Once lawmakers start to understand the benefits of low cost, secure financial solutions that do not require deposit taking mechanisms, it is likely that they will apply a much lower prism of regulatory restrictions that are currently straitjacketing the financial industry. You don’t have to go far: look at the Mpesa functionality and the strict segregation of Mpesa funds from Safaricom deposits which was the regulatory compromise for accepting the service in the first place. Neil’s fifth reason for the financial perfect storm is that pressure from customers, staff, regulators and all stakeholders is growing. And his final reason was the ultimate challenge for all businesses beyond the financial industry: Customers are changing. A study presented at Europe’s Finovate 2015 showed that 30% of today’s workforce is made up of millenials, 85% of who want banking to be disrupted. Have you seen those young people whose eyes are constantly glued to their devices and would rather starve than not have data bundles? The solution is hand held and your solution had better dovetail into their solution.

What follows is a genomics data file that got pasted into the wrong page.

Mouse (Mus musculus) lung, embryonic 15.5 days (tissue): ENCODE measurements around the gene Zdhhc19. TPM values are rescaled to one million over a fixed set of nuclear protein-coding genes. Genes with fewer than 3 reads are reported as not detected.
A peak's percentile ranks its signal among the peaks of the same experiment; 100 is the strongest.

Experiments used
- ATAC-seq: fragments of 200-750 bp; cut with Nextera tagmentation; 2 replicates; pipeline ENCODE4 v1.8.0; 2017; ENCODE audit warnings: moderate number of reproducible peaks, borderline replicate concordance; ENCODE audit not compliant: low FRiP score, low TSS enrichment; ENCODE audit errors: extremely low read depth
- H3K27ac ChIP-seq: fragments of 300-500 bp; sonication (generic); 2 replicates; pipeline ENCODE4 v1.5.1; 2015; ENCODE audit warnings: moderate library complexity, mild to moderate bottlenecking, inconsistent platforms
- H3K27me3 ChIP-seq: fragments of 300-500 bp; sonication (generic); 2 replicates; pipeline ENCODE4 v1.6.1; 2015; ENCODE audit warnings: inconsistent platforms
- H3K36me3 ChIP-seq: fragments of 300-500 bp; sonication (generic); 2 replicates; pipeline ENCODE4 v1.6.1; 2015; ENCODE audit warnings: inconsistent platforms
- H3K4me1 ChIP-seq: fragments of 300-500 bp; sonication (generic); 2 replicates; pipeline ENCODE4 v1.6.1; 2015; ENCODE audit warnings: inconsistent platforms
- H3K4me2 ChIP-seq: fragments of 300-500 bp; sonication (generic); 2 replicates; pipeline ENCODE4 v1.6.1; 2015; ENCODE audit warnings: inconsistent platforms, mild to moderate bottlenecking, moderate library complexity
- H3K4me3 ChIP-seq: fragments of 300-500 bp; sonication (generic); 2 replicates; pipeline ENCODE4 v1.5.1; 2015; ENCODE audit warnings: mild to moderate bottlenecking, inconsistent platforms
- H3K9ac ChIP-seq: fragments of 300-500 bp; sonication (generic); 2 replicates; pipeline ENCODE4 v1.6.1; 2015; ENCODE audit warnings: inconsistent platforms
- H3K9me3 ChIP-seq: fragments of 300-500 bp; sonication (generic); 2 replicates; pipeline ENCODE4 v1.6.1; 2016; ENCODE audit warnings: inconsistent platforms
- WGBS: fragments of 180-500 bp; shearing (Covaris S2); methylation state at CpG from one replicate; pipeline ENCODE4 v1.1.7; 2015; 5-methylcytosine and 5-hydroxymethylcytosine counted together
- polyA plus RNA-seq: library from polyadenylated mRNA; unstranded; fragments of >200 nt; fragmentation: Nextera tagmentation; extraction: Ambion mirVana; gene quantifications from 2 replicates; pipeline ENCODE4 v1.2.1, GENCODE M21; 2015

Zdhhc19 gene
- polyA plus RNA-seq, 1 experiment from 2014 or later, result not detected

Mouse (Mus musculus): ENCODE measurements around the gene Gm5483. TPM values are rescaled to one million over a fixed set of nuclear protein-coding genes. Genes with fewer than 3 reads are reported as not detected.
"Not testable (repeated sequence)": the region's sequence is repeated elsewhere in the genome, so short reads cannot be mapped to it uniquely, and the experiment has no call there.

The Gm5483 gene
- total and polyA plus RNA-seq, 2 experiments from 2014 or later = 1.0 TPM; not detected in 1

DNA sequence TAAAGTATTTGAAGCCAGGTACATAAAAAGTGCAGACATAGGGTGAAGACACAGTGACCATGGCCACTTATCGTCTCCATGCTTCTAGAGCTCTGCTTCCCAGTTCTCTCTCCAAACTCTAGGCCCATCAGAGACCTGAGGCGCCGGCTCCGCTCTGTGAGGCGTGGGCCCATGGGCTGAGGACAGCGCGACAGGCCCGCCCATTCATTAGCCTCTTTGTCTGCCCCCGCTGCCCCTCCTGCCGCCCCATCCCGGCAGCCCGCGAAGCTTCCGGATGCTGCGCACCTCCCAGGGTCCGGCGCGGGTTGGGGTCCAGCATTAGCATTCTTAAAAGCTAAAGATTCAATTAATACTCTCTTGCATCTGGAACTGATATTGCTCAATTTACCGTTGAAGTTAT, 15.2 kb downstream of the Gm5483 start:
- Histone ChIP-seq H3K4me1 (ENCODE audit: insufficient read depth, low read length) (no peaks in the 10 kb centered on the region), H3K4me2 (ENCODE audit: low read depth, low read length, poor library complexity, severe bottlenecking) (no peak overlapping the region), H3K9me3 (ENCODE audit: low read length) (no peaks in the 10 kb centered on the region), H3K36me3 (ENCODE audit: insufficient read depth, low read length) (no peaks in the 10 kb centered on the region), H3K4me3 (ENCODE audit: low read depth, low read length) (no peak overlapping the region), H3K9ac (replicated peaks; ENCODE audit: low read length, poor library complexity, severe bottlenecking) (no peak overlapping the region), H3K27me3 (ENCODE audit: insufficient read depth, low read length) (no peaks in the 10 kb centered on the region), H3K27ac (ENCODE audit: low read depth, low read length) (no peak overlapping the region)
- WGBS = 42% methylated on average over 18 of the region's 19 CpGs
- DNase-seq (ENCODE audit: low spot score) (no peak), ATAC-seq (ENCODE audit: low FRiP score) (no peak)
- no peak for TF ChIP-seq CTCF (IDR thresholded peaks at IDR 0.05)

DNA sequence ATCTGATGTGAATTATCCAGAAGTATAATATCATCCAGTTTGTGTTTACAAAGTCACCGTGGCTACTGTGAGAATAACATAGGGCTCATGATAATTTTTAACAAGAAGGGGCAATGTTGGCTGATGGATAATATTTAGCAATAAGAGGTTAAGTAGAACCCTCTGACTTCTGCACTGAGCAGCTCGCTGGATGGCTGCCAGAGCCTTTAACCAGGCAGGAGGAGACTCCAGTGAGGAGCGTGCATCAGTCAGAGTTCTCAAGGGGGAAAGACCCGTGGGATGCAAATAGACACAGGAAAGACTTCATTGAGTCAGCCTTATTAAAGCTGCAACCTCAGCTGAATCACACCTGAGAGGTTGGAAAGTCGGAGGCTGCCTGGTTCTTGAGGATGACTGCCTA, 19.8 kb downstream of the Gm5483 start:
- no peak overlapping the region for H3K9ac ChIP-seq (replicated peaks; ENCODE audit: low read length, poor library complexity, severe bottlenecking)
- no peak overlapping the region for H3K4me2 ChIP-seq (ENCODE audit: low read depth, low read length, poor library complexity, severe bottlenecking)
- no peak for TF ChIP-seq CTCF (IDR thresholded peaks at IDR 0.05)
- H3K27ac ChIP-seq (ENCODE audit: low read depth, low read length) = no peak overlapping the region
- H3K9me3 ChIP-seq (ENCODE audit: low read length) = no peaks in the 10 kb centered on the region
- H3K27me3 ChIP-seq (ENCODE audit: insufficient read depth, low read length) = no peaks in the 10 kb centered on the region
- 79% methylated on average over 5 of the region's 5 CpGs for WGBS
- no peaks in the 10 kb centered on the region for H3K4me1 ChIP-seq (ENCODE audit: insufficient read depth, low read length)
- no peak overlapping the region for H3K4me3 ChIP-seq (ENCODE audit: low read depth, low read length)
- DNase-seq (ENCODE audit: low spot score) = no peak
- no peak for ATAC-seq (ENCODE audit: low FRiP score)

Closer home, the impact may be less harsh. For now. But our homegrown financial institutions are morphing into regional powerhouses and it won’t be long before a few float to the top of the pan-African heap. The successful ones will be the ones that grow their customer base on the back of technological innovation rather than bricks and mortar. To quote Larry Page, one of the founders of Google: Companies fail because they miss the future.